Every issue, we interview a UW transfer student, usually one who is doing something interesting or unique while attending UW. This issue, we're doing something similar, but a little different: We're re-publishing (with permission, of course) an article our Dean's office ran earlier this year about James Keblas, co-founder of the Vera Project and director of the City of Seattle's Office of Film and Music. The article doesn't mention it, but James was a transfer student from North Seattle Community College! His work with the Vera Project began while he was an undergrad at UW, as you'll read below...
As director of Seattle's Office of Film and Music, James Keblas, '01, is responsible for creating a vibrant economic environment in Seattle for filmmakers, musicians and their surrounding industries. These industries bring revenue and jobs into the city and contribute to Seattle's cultural life. According to the office's Web site, "Seattle film productions in 2001 employed an overall total of 4,991 locals, contributing $471 million to our city's economy" and "in 2008, the music industry in Seattle directly creates 11,155 jobs, with 2,618 businesses generating an annual $1.2 billion in sales and $487 million in earnings."
Appointed to this position by Seattle Mayor Greg Nickels in 2005, James cut his political teeth while a UW undergraduate majoring in community and environmental planning and minoring in urban design. As a Mary Gates Leadership Scholar, James co-founded the Vera Project, Seattle's all-ages music venue. Inspired by a government-supported, all-ages music venue called the Vera Club in Groningen, the Netherlands, that James learned about while studying abroad, Seattle's Vera Project turned 10 this year. Establishing a Seattle Vera Project required building partnerships with local politicians and the community, experience that has served James well in his current position. Following are excerpts from a recent interview with him.
Undergraduate Academic Affairs: You've talked about being inspired by the Vera Club in Groningen, the Netherlands, and wanting to bring something back here. What was it about bringing something back that struck a chord with you?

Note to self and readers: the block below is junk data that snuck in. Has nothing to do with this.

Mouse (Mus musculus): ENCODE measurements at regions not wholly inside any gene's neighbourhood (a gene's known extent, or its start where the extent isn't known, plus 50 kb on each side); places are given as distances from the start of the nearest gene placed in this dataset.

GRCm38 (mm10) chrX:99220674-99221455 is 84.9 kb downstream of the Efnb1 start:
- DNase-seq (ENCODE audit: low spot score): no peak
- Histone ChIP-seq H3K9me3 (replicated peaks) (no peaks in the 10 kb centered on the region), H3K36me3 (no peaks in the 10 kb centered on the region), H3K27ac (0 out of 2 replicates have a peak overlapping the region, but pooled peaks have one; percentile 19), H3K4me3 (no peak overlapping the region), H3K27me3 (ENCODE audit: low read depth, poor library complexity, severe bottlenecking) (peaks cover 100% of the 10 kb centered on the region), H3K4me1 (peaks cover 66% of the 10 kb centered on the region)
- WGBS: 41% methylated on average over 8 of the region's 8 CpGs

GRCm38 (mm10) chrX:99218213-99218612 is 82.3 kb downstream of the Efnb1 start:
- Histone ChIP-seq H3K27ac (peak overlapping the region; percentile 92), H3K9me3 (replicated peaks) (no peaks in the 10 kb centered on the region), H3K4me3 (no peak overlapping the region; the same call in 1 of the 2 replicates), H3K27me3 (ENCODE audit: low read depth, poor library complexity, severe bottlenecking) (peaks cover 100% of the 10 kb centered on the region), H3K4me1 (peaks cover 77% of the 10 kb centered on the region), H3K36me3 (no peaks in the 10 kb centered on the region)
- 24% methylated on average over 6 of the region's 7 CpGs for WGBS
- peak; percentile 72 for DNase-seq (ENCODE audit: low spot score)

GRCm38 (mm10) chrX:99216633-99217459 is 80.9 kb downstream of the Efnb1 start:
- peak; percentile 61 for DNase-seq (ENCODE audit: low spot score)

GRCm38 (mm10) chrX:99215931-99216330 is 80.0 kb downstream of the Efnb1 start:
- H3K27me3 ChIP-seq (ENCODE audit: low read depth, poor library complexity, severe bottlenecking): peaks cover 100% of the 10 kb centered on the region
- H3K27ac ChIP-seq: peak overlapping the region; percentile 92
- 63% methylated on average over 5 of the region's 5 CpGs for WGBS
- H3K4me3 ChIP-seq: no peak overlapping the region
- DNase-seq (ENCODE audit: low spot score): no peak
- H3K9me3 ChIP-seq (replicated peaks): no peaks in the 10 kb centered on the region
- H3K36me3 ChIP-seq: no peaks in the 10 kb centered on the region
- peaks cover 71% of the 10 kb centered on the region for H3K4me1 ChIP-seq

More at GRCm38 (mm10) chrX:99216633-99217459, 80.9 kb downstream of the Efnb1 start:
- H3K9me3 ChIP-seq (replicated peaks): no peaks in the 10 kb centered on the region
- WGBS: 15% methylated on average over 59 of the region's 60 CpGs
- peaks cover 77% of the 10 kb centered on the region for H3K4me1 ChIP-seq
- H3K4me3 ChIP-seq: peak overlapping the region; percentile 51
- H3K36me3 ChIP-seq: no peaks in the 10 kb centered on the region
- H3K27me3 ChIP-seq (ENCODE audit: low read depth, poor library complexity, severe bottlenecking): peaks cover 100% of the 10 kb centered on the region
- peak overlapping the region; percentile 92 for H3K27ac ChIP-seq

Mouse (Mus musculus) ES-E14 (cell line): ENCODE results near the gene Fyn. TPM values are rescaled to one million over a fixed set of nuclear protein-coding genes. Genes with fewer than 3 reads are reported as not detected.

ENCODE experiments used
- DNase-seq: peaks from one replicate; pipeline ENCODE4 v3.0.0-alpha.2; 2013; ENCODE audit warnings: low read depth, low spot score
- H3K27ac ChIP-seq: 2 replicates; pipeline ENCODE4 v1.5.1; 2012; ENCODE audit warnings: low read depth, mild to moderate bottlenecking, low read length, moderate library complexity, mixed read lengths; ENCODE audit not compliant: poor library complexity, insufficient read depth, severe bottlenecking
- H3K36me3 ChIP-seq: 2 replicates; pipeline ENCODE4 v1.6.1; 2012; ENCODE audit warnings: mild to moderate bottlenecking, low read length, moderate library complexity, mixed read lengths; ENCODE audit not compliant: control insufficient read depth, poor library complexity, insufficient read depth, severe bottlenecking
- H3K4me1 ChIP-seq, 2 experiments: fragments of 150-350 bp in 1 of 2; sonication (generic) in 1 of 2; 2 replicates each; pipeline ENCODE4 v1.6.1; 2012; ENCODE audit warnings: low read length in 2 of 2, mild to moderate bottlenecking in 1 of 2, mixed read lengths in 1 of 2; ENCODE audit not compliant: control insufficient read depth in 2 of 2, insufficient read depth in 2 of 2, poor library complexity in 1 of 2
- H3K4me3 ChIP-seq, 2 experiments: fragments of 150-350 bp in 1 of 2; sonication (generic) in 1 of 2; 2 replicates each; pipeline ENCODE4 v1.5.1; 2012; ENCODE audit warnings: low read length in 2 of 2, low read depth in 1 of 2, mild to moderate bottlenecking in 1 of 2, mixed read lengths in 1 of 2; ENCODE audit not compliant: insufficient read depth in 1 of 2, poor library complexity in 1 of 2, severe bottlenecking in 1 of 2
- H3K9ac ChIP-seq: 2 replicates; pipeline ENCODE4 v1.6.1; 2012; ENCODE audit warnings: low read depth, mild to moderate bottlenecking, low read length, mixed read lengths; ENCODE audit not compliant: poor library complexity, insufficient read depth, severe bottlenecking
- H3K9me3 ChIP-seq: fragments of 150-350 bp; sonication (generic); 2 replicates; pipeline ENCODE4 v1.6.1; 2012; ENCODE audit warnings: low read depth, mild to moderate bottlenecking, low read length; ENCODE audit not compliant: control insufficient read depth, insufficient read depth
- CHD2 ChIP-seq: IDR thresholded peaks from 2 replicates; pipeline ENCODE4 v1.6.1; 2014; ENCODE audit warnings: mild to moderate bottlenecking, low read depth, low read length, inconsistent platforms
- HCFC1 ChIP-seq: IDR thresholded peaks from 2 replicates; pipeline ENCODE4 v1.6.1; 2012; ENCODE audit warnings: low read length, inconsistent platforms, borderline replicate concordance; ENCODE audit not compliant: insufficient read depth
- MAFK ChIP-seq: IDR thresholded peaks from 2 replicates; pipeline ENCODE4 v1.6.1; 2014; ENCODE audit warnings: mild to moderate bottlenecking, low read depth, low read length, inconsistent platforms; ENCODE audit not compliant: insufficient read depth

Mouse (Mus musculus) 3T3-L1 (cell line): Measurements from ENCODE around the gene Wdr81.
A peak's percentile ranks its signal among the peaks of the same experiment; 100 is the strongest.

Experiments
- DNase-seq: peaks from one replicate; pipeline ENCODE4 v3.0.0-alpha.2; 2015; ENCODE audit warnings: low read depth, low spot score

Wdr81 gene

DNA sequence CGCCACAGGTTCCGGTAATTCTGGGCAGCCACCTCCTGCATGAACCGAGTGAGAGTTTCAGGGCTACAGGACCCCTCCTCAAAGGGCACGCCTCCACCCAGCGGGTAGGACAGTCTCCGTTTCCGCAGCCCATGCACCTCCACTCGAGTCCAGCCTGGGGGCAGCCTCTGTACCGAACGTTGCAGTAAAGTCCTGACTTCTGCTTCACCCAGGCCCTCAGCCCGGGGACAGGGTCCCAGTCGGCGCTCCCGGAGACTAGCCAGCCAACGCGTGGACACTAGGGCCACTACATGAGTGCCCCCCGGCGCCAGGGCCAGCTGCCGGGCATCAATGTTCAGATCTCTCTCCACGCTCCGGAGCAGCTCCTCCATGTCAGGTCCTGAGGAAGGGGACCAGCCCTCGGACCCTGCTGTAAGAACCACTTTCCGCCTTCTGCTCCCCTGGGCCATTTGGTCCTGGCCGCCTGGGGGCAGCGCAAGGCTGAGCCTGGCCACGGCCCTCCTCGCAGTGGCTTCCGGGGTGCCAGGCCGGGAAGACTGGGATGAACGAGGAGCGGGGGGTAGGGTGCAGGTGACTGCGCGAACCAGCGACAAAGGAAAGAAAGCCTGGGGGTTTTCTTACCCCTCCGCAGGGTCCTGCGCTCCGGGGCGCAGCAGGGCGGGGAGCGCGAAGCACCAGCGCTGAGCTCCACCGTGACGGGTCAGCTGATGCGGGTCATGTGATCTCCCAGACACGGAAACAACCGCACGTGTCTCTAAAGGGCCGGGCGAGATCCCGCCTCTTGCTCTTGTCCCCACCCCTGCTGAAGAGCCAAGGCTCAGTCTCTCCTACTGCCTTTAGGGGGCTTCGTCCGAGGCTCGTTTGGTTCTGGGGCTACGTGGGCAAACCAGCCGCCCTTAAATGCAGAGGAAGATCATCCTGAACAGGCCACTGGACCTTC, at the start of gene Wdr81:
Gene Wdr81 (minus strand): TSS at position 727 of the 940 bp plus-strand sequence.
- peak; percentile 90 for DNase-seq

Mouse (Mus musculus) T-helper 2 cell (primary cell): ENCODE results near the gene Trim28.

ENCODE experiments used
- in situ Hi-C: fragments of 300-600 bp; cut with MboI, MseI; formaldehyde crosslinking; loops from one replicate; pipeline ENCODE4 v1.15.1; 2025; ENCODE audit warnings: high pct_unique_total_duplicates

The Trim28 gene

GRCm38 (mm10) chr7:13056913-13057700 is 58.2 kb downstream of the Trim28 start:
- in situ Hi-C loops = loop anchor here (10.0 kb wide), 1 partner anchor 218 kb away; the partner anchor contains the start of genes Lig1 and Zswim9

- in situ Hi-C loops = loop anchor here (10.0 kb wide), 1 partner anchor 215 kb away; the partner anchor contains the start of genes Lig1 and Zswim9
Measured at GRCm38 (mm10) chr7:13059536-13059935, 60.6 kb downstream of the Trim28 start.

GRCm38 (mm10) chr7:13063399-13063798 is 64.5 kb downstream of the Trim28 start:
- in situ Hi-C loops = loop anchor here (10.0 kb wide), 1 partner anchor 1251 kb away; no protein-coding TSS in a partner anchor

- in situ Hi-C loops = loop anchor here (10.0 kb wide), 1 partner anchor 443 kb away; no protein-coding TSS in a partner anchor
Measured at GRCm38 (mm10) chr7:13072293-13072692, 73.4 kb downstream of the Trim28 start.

James Keblas: I picked up this sense of service and picked up this sense of contribution to community before I was at the University. There was a music venue in Pioneer Square that I started volunteering at called The Velvet Elvis. It was a small theater. Whenever the plays weren't happening it was a punk rock club. They'd do these great punk rock shows on the sets of the theater. It was very surreal and fun. I got really involved in that organization and it kind of changed my life. [Before that,] I didn't understand what music could do to build community.
[Then] seeing this incredible place in the Netherlands and the impact that this one little venue had on the entire city was tremendous. [With the Mary Gates Leadership Scholarship,] for my senior year I was able to focus directly on this idea and really seized on the critical need for something like that in Seattle. It was a really strange time in Seattle because there were no more places for young people to see live music. There were literally none. There were these weird laws in place that prevented it. [The Vera Project was about] volunteerism and service and not just about "let's have a great music venue" but let's have a space where we make great people and we make community and we influence other things that are happening and change that whole dialogue.
UAA: Describe the Office of Film and Music and your work in it.
JK: It's easy to acknowledge that Seattle is a great place to make film and a great place to make music. My job is to make Seattle a great place to make a living making film and making music. So we're really focused on trying to create an environment economically where people can do that kind of great work.
For instance, last July we passed an admissions-tax exemption for live music venues so they don't have to pay that tax during these hard times. Hopefully that encourages more live music venues to open up, which then gives more opportunities for musicians to perform, which then creates more audiences for enjoying live music, which then connects those audiences to those performers.
We're doing things like supporting film incentives that encourage out-of-state productions to film here and our young, ambitious filmmakers that are here now, incentivizing them to stay here and make their films. So it's very wonky and political but it's stuff that really is game-changing and can actually make a difference overnight.